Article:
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war, sent to consult the oracle concerning it, the answer which they
received from the Pythoness was "that either Sparta must be overthrown
by the barbarians, or one of her kings must perish." The prophecy
was delivered in hexameter verse, and ran thus:-

O ye men who dwell in the streets of broad Lacedaemon!
Either your glorious town shall be sacked by the children of
Or, in exchange, must all through the whole Laconian country
Mourn for the loss of a king, descendant of great Heracles.
He cannot be withstood by the courage of bulls nor of lions,
Strive as they may; he is mighty as Jove; there is nought that
shall stay him,
Till he have got for his prey your king, or your glorious city.

The remembrance of this answer, I think, and the wish to secure the
whole glory for the Spartans, caused Leonidas to send the allies away.
This is more likely than that they quarrelled with him, and took their
departure in such unruly fashion.
To me it seems no small argument in favour of this view, that
the seer also who accompanied the army, Megistias, the Acarnanian-
said to have been of the blood of Melampus, and the same who was led
by the appearance of the victims to warn the Greeks of the danger
which threatened them- received orders to retire (as it is certain
he did) from Leonidas, that he might escape the coming destruction.
Megistias, however, though bidden to depart, refused, and stayed
with the army; but he had an only son present with the expedition,
whom he now sent away.
So the allies, when Leonidas ordered them to retire, obeyed him
and forthwith departed. Only the Thespians and the Thebans remained
with the Spartans; and of these the Thebans were kept back by Leonidas
as hostages, very much against their will. The Thespians, on the
contrary, stayed entirely of their own accord, refusing to retreat,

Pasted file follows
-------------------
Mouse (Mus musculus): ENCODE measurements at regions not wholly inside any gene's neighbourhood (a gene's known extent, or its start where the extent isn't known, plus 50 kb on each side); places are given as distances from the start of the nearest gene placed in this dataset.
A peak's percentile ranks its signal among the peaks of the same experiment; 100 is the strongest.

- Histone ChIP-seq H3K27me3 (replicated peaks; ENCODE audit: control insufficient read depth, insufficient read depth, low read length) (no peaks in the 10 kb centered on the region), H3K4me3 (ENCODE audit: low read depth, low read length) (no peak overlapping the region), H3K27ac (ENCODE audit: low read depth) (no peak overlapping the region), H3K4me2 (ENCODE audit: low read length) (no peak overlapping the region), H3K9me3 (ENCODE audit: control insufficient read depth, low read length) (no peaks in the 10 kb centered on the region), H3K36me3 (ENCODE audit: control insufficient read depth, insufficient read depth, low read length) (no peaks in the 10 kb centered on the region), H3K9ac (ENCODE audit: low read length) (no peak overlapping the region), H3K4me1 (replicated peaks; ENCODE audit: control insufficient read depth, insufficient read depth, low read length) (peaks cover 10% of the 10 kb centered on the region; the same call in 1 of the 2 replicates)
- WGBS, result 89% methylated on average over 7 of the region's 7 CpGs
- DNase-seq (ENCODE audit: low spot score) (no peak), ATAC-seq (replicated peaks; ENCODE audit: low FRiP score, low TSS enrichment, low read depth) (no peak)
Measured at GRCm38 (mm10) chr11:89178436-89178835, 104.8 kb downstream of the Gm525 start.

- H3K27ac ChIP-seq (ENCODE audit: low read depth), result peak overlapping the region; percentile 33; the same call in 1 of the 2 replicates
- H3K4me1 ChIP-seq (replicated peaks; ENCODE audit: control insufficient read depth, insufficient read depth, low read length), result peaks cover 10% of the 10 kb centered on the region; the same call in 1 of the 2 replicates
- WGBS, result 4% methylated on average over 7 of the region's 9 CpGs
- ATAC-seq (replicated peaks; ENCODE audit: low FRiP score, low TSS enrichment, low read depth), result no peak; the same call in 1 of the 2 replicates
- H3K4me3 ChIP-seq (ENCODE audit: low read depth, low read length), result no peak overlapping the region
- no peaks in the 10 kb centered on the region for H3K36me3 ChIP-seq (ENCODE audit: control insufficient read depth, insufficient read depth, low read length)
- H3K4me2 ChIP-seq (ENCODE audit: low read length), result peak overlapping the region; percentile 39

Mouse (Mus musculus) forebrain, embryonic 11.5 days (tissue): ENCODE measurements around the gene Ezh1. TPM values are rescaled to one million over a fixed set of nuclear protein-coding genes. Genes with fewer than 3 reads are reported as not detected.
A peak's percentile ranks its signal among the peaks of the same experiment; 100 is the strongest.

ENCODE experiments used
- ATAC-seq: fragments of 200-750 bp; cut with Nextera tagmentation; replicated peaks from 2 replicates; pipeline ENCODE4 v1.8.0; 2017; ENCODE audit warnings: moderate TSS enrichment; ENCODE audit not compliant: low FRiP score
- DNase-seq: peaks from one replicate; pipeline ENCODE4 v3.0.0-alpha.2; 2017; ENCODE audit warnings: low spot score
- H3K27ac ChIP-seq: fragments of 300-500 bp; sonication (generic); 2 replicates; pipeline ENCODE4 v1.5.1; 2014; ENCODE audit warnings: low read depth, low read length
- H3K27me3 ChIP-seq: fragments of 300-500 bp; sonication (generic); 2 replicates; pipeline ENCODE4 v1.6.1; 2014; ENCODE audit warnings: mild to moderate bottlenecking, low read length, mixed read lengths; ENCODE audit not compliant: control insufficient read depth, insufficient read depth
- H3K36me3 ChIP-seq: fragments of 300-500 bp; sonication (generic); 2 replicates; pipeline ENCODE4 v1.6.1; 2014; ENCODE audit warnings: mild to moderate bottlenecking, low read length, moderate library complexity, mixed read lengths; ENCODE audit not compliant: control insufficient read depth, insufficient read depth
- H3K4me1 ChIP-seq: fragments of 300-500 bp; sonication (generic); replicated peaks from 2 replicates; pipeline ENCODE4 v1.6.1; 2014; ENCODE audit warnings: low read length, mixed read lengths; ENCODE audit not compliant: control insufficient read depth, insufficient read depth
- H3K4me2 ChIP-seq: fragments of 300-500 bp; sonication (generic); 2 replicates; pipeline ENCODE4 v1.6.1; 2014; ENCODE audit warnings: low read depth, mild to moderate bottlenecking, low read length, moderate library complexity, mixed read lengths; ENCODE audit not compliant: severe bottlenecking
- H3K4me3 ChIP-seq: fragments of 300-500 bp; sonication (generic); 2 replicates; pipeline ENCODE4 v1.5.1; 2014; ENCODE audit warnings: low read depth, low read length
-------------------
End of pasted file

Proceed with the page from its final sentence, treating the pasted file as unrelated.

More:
and declaring that they would not forsake Leonidas and his
followers. So they abode with the Spartans, and died with them.
Their leader was Demophilus, the son of Diadromes.
At sunrise Xerxes made libations, after which he waited until
the time when the forum is wont to fill, and then began his advance.
Ephialtes had instructed him thus, as the descent of the mountain is
much quicker, and the distance much shorter, than the way round the
hills, and the ascent. So the barbarians under Xerxes began to draw
nigh; and the Greeks under Leonidas, as they now went forth determined
to die, advanced much further than on previous days, until they
reached the more open portion of the pass. Hitherto they had held
their station within the wall, and from this had gone forth to fight
at the point where the pass was the narrowest. Now they joined
battle beyond the defile, and carried slaughter among the
barbarians, who fell in heaps. Behind them the captains of the
squadrons, armed with whips, urged their men forward with continual
blows. Many were thrust into the sea, and there perished; a still
greater number were trampled to death by their own soldiers; no one
heeded the dying. For the Greeks, reckless of their own safety and
desperate, since they knew that, as the mountain had been crossed,
their destruction was nigh at hand, exerted themselves with the most
furious valour against the barbarians.
By this time the spears of the greater number were all shivered,
and with their swords they hewed down the ranks of the Persians; and
here, as they strove, Leonidas fell fighting bravely, together with
many other famous Spartans, whose names I have taken care to learn
on account of their great worthiness, as indeed I have those of all
the three hundred. There fell too at the same time very many famous
Persians: among them, two sons of Darius, Abrocomes and Hyperanthes,
his children by Phratagune, the daughter of Artanes. Artanes was
brother of King Darius, being a son of Hystaspes, the son of

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